Additionally, it is somewhat understandable that he thought he was in India, as the Europeans knew very little about Asia at the time. Columbus and his men only knew what people in Europe and Africa looked like, so they assumed that the Native Americans were Indians because they had likely never actually seen Indian people before (even though they were fully aware of their existence). In addition to this, Columbus and his men were completely unaware that there was a whole other continent between their homeland and the eastern areas of Asia they were trying to travel to; they believed the world was much smaller than it really is. Also, the “native people may have looked like Asians because of the land bridge” which connected the continents of Asia and North America. Today, Russia and Alaska are only about 55 miles away from each other, and according to a writer for the National Park Service, it’s widely accepted that people likely migrated from Asia to the Americas when the Bering Land Bridge was formed by low sea levels about 30,000 years ago.
One other important point is that the European explorers did not “intentionally bring diseases, but they did spread them.” There was no way for explorers like Columbus to stop diseases from spreading among the natives once the explorers arrived and began to interact with them.
However, it is very crucial to note that despite the positive elements of his discovery mentioned above, Columbus undoubtedly had numerous negative effects on the native people. According to writers for History.com, as the international trade of slaves was becoming more common at the time, “Columbus and his men enslaved many native inhabitants of the West Indies and subjected them to extreme violence and brutality.” He sent thousands of natives to Spain; many died on the journey there, and those that survived were sold into slavery. Additionally, the diseases (mainly smallpox, measles, and influenza) brought to the indigenous Americans wiped out an incredibly large portion of the people. According to Alicia Lee at CNN, “historians believe that the impact of European and African settlers in the New World possibly killed as much as 90% of the native populations.”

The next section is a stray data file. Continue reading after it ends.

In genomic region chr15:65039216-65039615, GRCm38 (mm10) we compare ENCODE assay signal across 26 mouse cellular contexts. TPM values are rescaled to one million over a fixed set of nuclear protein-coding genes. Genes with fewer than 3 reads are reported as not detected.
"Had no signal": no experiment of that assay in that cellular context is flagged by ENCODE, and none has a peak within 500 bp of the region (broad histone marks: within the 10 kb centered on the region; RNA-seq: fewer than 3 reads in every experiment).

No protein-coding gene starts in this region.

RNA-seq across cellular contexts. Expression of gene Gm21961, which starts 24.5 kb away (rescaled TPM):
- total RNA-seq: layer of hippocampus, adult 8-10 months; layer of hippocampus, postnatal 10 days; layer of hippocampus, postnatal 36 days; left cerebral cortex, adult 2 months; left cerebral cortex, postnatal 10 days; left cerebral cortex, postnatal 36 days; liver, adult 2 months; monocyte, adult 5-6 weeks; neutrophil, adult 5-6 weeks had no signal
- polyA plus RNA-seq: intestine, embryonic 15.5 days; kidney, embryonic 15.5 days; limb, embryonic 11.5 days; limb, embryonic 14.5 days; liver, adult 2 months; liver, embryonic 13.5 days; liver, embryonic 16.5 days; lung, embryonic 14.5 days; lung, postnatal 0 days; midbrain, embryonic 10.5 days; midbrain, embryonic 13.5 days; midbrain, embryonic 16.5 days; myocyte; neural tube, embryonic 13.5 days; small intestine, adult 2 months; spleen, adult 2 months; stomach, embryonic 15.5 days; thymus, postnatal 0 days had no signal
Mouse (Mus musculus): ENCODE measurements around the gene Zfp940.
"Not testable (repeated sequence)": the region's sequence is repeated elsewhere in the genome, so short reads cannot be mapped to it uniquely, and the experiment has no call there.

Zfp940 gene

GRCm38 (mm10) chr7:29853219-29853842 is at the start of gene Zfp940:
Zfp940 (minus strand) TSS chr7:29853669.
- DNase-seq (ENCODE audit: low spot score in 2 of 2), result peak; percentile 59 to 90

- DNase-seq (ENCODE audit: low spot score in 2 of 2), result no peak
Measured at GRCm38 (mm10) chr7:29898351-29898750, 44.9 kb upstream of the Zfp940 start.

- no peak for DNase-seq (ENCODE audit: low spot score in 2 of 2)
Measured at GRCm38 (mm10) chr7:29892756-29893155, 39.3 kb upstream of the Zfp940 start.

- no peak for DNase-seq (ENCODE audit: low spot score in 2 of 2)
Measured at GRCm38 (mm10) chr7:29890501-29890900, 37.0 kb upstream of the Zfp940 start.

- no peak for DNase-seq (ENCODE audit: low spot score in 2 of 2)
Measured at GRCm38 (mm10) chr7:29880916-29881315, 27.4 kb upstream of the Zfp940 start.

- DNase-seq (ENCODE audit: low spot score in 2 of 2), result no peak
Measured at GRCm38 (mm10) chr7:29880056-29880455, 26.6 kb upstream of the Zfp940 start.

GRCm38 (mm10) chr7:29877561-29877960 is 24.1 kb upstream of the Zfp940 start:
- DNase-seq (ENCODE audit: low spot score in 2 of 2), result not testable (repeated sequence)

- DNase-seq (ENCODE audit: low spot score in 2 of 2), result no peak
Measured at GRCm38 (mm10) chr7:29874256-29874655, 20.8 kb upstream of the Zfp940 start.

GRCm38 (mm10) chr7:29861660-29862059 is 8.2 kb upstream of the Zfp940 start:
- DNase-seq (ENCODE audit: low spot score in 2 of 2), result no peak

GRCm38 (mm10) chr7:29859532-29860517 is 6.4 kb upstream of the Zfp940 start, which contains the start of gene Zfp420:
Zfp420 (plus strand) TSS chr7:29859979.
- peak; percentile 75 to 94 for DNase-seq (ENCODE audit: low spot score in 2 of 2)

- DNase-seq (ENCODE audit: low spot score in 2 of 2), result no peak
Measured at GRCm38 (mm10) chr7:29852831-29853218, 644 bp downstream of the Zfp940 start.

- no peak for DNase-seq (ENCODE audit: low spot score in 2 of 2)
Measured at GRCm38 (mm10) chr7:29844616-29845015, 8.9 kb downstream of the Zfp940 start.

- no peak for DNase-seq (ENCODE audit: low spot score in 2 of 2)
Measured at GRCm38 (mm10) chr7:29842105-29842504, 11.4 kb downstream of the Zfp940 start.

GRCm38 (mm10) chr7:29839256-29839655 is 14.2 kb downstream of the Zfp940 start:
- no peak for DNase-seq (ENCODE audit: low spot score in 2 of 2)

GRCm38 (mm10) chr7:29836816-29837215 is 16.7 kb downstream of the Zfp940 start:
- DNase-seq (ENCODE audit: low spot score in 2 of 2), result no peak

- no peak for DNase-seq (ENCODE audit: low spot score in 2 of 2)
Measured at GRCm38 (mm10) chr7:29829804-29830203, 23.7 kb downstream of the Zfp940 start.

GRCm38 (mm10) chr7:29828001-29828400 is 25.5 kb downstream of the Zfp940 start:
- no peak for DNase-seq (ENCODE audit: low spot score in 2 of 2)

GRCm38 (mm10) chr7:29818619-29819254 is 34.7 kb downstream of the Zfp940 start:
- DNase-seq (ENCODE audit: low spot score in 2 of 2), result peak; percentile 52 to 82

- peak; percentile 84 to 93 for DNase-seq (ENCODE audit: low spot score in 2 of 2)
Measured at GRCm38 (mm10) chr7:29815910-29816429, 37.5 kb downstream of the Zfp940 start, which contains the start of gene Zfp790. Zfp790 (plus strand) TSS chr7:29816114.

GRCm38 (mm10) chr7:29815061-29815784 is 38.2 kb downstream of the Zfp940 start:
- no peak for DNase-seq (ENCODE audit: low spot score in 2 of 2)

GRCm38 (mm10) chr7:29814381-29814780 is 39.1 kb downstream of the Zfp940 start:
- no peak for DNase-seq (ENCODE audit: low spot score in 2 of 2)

Regarding changing the name from Columbus Day, Ms. Prisby believes that “his discovery makes a huge difference in the entire world. We don’t need to celebrate him, but we need to recognize him.” Many things changed as a result of this event. The name “El Encuentro” is a very academic way of looking at the event because you’re not “assigning hate to either side.” Calling the holiday “the Encounter Between the Two Worlds” would certainly provoke conversations as to what the encounter really was. It neither celebrates nor condemns Christopher Columbus for his actions.
So, in conclusion, the name “El Encuentro” (“The Encounter”) is a very neutral name which recognizes the importance of the meeting and highlights that these two worlds were irreversibly changed. There are both positive and negative elements of the issue, so it is important to consider whether or not “Columbus Day,” or “Indigenous Peoples’ Day” for that matter, is the name that best emphasizes the duality of this important American holiday.